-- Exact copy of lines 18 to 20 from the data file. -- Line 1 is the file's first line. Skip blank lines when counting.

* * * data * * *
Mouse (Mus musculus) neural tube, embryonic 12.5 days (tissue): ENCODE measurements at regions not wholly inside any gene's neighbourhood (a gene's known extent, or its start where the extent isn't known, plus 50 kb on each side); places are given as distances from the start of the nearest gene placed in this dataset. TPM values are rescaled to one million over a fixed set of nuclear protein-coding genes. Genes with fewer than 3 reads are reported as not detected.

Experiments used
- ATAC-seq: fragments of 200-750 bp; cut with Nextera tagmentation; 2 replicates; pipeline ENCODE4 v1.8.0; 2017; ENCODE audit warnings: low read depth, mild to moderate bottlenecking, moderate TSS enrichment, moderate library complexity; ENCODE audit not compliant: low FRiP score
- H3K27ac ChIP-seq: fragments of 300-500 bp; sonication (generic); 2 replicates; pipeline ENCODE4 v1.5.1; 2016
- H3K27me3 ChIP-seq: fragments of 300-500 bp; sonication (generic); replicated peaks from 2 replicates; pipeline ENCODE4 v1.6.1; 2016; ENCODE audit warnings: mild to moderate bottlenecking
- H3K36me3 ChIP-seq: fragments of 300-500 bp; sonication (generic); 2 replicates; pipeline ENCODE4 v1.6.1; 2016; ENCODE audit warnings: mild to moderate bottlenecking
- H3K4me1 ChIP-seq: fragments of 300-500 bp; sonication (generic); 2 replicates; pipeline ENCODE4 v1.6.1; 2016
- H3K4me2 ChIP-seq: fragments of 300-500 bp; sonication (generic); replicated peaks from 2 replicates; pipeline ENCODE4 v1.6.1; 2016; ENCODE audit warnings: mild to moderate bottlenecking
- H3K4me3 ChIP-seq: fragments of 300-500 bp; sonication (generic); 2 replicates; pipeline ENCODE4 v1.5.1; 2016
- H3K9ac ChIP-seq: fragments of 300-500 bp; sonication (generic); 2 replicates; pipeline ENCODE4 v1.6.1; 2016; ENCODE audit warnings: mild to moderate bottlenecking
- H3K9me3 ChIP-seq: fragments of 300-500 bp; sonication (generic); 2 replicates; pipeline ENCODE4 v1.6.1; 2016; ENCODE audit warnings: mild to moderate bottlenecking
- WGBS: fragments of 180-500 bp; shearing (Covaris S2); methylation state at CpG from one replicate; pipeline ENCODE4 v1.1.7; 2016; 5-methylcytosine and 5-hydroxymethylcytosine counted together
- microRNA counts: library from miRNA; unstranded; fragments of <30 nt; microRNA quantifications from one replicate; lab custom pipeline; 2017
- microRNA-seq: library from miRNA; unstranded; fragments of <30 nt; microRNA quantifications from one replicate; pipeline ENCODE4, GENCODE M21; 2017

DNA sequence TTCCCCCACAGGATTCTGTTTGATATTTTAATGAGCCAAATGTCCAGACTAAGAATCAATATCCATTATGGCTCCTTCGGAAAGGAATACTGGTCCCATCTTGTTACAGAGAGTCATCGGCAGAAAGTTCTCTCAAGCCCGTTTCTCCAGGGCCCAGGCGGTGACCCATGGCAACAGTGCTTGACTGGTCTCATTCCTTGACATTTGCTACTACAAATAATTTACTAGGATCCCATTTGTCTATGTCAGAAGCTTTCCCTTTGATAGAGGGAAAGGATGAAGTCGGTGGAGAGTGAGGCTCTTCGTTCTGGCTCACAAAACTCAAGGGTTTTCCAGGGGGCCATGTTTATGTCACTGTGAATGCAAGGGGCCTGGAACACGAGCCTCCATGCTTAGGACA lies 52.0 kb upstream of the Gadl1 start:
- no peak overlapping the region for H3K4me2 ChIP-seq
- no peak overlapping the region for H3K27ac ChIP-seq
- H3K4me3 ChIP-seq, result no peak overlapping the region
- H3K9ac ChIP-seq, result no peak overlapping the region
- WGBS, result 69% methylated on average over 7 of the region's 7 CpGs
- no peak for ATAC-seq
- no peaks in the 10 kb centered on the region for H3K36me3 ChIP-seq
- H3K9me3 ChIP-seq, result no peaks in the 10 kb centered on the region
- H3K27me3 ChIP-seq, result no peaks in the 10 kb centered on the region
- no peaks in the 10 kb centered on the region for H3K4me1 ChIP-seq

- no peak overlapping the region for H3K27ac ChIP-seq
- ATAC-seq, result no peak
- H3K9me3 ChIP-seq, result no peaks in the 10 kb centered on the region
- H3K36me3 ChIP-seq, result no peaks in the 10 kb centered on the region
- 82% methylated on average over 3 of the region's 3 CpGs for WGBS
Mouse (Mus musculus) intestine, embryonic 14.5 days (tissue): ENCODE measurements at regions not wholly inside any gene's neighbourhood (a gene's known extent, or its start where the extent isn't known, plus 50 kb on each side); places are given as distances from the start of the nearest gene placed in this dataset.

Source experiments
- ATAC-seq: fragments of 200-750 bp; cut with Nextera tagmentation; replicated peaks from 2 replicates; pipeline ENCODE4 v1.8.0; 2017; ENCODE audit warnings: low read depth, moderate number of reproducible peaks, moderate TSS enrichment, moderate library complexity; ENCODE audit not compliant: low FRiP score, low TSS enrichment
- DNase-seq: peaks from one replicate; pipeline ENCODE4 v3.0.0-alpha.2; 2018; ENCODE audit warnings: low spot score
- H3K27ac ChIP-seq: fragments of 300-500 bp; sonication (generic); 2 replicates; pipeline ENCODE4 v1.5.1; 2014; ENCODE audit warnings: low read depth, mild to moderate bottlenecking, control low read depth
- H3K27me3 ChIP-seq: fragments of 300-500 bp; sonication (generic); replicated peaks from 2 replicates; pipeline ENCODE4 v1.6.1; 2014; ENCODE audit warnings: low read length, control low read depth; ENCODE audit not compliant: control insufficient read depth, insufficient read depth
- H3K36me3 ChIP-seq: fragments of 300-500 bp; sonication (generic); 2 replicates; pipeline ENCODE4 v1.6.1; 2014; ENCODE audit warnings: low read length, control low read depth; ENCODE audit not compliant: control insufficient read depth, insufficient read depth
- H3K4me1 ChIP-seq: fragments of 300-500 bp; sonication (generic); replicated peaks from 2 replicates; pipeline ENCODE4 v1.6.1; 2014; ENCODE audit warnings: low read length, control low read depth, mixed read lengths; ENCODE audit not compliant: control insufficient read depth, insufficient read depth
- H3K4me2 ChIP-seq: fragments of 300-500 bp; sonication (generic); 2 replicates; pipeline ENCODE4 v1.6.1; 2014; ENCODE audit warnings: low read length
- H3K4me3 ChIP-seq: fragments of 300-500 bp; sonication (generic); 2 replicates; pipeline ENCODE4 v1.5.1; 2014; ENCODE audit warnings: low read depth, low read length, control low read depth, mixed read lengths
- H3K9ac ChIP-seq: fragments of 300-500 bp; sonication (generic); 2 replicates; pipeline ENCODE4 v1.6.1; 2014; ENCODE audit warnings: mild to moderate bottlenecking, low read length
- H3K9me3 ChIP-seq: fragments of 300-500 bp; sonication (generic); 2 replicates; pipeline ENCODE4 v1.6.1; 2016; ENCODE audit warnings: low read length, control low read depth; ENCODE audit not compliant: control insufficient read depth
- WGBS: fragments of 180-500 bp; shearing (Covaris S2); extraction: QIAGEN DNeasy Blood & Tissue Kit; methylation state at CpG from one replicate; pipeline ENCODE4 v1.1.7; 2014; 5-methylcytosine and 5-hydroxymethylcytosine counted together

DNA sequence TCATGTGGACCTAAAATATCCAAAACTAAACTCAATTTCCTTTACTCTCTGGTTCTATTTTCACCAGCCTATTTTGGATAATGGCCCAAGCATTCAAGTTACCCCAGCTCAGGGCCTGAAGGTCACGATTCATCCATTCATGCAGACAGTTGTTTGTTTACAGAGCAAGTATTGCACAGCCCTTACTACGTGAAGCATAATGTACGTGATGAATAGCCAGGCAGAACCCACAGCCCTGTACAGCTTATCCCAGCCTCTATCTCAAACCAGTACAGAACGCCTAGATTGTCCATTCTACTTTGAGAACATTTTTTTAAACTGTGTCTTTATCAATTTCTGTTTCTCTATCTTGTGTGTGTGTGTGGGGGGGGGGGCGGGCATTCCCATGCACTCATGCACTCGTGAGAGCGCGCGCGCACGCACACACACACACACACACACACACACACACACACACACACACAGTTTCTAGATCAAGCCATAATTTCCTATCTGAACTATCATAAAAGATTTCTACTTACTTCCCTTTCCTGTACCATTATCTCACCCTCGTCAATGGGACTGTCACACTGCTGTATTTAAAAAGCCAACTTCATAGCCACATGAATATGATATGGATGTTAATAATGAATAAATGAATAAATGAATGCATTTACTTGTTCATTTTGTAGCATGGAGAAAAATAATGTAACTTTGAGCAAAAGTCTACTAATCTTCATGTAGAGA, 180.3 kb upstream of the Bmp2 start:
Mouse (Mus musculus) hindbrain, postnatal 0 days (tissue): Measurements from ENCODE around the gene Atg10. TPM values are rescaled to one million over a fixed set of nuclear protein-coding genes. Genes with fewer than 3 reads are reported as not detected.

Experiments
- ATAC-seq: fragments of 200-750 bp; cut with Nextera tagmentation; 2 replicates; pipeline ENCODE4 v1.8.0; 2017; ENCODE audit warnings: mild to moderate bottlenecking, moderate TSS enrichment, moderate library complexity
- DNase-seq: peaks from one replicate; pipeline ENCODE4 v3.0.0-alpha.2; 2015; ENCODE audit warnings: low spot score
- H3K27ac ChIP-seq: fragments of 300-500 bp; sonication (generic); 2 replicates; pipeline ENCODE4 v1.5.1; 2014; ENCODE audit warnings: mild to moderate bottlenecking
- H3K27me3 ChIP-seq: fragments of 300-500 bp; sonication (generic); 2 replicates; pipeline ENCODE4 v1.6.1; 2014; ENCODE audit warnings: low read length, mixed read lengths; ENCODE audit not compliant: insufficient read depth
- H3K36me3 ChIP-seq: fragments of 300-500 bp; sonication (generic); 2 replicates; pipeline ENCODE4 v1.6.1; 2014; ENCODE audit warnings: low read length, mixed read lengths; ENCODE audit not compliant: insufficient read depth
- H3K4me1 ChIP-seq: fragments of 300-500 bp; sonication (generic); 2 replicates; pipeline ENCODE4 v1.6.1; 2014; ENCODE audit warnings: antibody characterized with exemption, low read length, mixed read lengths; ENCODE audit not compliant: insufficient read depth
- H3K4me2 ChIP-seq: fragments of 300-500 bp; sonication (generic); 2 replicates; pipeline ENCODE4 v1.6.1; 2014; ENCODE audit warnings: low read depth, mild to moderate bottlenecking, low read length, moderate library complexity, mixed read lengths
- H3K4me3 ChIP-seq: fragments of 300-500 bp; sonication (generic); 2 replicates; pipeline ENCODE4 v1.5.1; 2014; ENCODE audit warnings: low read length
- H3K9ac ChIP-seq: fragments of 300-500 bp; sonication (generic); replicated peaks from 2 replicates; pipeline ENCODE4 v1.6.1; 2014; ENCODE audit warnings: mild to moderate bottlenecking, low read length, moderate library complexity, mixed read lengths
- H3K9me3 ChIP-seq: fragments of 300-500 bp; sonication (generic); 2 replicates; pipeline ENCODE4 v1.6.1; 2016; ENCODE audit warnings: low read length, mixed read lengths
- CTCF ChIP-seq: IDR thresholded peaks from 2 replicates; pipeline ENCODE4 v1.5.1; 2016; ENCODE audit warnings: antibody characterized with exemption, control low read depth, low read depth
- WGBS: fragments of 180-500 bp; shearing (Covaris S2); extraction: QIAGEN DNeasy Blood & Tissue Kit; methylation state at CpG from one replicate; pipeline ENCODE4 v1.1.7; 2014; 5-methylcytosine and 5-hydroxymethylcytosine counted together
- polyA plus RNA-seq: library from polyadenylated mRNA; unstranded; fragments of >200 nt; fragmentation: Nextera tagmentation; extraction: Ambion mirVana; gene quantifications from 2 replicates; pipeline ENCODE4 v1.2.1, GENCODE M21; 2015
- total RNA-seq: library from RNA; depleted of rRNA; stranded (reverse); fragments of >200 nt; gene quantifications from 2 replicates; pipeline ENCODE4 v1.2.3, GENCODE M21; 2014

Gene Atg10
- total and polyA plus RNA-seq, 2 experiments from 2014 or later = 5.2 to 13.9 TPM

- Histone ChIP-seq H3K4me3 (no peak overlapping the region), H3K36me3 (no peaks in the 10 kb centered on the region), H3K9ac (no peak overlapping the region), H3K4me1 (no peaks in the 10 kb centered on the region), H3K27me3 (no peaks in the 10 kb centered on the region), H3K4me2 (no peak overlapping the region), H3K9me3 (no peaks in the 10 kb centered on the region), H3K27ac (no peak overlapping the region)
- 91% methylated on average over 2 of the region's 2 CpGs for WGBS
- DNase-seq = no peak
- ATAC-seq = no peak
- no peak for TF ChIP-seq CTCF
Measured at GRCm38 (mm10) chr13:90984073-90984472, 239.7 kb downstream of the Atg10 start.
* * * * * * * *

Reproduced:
- H3K4me3 ChIP-seq, result no peak overlapping the region
- H3K9ac ChIP-seq, result no peak overlapping the region
- WGBS, result 69% methylated on average over 7 of the region's 7 CpGs